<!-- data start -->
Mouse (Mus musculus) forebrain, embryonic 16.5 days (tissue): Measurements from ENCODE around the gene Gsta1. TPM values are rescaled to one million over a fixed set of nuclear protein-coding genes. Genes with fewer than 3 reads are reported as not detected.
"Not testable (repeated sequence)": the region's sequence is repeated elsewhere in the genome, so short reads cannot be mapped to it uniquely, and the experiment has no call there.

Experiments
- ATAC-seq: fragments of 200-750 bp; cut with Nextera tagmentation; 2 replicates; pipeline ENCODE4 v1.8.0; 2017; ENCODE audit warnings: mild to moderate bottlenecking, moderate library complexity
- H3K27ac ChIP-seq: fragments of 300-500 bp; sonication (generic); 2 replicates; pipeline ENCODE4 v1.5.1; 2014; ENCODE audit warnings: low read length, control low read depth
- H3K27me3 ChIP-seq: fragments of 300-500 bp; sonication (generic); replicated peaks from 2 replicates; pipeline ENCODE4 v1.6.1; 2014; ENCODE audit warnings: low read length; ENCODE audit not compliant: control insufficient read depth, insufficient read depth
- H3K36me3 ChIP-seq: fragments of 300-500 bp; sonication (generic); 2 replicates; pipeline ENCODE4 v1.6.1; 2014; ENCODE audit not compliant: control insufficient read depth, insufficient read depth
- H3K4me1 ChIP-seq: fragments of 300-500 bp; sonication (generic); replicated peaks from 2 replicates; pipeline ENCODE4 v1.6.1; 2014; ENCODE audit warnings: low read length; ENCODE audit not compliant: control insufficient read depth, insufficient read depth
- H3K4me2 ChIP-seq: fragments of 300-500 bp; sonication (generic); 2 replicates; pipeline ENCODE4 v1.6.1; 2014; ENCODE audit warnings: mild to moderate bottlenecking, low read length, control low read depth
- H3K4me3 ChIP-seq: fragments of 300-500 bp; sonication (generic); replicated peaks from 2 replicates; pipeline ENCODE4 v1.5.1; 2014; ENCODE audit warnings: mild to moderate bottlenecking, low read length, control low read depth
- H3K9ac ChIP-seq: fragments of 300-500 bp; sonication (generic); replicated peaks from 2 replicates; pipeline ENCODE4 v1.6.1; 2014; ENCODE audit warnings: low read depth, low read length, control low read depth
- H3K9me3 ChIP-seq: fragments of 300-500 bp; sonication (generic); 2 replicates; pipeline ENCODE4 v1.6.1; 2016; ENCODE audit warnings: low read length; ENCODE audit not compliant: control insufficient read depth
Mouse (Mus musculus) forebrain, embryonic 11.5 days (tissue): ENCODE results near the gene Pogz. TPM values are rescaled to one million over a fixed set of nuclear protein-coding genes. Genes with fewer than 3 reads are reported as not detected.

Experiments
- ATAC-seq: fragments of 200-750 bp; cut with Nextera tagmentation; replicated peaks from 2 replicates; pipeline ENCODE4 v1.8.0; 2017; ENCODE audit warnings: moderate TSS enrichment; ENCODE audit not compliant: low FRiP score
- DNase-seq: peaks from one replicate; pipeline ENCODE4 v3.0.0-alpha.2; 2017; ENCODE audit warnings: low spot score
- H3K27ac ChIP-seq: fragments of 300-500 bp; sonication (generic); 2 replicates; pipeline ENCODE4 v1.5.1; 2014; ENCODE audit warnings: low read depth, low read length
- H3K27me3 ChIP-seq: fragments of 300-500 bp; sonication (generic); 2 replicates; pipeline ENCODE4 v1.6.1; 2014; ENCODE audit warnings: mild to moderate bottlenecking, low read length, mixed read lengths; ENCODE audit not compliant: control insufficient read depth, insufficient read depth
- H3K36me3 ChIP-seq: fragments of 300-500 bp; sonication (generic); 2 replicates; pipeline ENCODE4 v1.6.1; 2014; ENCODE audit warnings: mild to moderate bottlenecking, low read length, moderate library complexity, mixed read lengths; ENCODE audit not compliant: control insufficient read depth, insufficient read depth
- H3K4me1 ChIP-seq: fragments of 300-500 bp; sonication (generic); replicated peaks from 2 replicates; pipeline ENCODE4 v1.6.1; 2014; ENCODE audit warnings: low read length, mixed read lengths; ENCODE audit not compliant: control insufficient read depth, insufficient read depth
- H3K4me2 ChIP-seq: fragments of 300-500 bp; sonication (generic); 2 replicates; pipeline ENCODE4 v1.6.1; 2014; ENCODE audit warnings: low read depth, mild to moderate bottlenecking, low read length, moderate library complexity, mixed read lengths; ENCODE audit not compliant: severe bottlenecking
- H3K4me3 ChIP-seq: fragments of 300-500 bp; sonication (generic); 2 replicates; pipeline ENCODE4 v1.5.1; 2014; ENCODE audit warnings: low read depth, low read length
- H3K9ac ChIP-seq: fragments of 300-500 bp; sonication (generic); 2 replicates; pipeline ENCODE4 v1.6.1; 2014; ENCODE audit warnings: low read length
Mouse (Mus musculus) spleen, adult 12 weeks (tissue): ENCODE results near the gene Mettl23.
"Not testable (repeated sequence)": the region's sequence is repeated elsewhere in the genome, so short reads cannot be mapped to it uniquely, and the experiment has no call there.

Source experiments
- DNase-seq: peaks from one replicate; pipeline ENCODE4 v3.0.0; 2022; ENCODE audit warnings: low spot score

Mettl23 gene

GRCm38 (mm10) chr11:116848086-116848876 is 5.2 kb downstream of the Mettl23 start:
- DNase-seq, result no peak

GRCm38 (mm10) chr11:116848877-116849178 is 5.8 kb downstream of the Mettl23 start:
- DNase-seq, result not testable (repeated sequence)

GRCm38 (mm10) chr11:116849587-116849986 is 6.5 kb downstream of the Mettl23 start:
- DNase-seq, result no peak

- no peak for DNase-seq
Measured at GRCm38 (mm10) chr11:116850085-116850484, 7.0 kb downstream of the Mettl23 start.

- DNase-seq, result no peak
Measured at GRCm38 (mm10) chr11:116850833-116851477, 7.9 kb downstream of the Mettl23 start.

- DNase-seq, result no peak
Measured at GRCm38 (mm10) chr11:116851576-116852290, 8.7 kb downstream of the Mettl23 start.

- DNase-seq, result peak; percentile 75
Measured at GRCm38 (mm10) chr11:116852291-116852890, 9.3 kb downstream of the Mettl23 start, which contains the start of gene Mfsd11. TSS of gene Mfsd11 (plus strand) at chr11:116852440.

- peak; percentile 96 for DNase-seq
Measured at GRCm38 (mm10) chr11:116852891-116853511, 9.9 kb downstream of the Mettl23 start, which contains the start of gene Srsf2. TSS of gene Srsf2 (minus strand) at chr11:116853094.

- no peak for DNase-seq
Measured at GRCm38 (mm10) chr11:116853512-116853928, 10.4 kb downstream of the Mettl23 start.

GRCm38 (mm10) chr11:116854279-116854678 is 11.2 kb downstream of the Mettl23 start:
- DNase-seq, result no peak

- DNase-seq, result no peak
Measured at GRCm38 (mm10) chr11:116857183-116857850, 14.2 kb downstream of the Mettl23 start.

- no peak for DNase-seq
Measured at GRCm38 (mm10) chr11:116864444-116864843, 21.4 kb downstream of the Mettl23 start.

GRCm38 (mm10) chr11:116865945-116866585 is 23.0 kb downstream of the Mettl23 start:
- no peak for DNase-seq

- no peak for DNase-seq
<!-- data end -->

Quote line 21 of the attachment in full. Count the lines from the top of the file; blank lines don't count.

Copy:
- H3K4me2 ChIP-seq: fragments of 300-500 bp; sonication (generic); 2 replicates; pipeline ENCODE4 v1.6.1; 2014; ENCODE audit warnings: low read depth, mild to moderate bottlenecking, low read length, moderate library complexity, mixed read lengths; ENCODE audit not compliant: severe bottlenecking